The following article was written and published on the StrokeNet Newsletter web site by David Wasielewski. David is a stroke survivor and was a member of the StrokeNet staff.
by David Wasielewski
As we all know strokes can happen at any age. Young and middle age adults who survive stroke often have families with young children who need to deal with the challenges that a stroke brings to the family life. This begins with the initial trauma and crisis associated with the event and continues with the challenges of changing home life and relationships that become part of the stroke survivor’s life.
Explaining what is happening to a child presents a particular challenge. Sudden changes in routine, trips to the hospital and conversations with strange doctors about illness and strokes are frightening for a child. The child’s sensitivities and ability to understand what has happened and what might happen in the crisis need to be carefully dealt with.
It is probably a time where a skilled professional should be consulted but is also a time when those folks are not usually sought out. The unprepared adults are often left to their own devices to deal with the situation as best as they can. How does an adult family member reframe a stroke in ways that the child might understand? How do we help a child cope with the crisis even when we adults are often unable to hold it together as the situation unfolds?
This is not something we, as parents typically prepare for. The effects of stroke are emotional, social and economic and need to be addressed in terms a child can understand. One paper describes stroke as a family illness as all aspects of family life are affected by the short and long term changes it brings. A much as the family might try to shield a child from the trauma that child will eventually need to deal with the reality that stroke brings to the family routine, both near and long term.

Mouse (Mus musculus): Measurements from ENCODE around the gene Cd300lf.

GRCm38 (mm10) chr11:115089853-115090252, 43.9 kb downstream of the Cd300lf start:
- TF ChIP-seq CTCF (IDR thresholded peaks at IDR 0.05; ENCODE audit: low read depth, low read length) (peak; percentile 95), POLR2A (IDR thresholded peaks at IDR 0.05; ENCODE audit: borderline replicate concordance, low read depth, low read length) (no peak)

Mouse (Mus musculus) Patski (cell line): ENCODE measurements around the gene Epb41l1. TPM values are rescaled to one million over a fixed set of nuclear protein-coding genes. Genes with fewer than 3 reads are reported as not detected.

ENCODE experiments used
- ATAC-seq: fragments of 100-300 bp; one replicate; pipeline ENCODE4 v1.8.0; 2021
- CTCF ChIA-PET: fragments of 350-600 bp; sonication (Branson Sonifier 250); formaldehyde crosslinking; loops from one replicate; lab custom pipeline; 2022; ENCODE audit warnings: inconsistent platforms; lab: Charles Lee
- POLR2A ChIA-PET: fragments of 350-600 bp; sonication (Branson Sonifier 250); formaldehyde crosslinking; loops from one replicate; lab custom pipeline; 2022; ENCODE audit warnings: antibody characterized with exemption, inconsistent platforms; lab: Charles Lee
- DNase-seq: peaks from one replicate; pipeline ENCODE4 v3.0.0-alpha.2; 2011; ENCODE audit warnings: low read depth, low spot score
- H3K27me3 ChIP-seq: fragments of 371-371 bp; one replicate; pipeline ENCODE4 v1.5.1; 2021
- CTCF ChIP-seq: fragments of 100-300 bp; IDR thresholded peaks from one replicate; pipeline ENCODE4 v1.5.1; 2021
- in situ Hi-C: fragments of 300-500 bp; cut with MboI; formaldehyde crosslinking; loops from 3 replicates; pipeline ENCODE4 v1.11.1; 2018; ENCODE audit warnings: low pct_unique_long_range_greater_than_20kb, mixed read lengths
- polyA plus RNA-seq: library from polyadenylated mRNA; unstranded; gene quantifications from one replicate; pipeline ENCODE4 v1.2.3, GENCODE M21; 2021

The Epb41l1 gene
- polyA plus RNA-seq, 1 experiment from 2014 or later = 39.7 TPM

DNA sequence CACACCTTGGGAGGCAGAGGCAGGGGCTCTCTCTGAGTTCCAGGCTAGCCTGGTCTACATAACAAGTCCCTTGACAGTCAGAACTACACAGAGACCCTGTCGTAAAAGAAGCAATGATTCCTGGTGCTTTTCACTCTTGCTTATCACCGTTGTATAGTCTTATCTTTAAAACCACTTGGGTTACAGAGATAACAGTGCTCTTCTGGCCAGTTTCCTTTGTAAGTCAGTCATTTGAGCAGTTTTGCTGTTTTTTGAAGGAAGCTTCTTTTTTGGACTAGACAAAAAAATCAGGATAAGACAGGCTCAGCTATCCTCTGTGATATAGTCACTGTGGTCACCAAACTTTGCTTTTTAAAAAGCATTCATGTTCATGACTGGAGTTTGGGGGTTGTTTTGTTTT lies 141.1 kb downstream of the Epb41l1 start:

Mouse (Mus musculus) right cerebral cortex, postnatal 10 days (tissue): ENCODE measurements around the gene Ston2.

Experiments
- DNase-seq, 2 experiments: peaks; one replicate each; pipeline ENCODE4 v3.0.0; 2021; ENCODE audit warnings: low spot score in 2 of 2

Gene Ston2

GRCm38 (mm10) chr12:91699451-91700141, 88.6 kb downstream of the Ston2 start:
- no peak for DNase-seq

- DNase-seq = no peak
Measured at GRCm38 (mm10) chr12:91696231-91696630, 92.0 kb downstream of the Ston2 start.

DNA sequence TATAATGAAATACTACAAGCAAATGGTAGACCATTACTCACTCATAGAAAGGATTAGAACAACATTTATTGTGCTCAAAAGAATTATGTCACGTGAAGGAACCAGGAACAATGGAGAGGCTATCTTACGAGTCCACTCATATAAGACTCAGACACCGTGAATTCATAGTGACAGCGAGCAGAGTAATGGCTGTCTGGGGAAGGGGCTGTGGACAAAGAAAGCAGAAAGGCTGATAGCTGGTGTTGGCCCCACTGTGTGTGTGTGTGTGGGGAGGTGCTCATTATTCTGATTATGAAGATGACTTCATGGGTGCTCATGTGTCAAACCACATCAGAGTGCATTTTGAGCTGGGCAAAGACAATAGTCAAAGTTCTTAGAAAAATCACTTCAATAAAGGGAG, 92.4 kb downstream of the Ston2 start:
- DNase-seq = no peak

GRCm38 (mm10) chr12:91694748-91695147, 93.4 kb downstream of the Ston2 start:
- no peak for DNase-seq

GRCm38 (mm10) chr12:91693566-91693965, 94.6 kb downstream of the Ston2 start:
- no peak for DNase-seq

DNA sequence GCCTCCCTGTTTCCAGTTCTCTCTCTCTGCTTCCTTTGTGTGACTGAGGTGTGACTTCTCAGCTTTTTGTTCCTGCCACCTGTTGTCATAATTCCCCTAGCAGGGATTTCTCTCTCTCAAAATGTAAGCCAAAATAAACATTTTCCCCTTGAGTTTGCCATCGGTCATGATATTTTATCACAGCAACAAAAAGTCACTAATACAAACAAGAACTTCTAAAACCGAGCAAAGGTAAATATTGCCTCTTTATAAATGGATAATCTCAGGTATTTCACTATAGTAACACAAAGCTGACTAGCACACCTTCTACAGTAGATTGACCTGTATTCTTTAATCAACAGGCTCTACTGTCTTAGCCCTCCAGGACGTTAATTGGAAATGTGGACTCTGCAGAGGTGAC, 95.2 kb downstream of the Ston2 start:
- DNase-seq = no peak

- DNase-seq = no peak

Questions about how best to explain stroke, and its aftermath, to children?
Some suggestions follow:
1. Explain what a stroke is in language that is not misleading but in words that the child can comprehend (eg, a blood vessel taking blood to the brain wasn’t healthy and it bled or burst which meant the brain didn’t get enough blood for a while)
2. Explain the consequences – the brain controls the way we move, think and talk, so after a stroke people often move, think and talk differently
3. Even when the person who has had a stroke comes home from hospital they might have to see the doctor, or other people who can help them, a lot and they may not be able to do the same things they did before the stroke
4. Fatigue post-stroke is a major issue for many stroke survivors – make sure the child knows that the family member might need a lot of rest to get better
5. It can take a long time for someone to get better after a stroke
The UK stroke association provides a Guide for explaining stroke to a 9 year old. It breaks the details into words and concepts the child can understand.
Families with young children might consider speaking with a professional psychologist about the effects a stroke have on children and the family dynamic. Psychologists are often readily available at the hospital, especially in rehab units. It is important to consider the child’s unique situation and needs even as the adults in the family struggle themselves to adjust to the changes that strokes bring to their lives.